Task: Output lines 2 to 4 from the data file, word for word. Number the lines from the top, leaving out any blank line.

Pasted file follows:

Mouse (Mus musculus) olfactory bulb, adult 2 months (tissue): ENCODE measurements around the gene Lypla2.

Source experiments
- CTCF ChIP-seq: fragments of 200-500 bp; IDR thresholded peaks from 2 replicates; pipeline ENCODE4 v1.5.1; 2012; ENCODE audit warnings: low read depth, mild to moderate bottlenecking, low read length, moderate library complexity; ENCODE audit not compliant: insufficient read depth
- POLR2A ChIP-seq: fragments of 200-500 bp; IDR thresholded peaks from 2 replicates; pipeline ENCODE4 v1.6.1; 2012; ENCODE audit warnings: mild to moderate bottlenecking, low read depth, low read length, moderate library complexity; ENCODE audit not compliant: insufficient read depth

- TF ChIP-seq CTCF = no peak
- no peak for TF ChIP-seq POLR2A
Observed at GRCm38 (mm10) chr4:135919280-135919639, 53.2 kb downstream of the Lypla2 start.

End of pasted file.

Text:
Source experiments
- CTCF ChIP-seq: fragments of 200-500 bp; IDR thresholded peaks from 2 replicates; pipeline ENCODE4 v1.5.1; 2012; ENCODE audit warnings: low read depth, mild to moderate bottlenecking, low read length, moderate library complexity; ENCODE audit not compliant: insufficient read depth
- POLR2A ChIP-seq: fragments of 200-500 bp; IDR thresholded peaks from 2 replicates; pipeline ENCODE4 v1.6.1; 2012; ENCODE audit warnings: mild to moderate bottlenecking, low read depth, low read length, moderate library complexity; ENCODE audit not compliant: insufficient read depth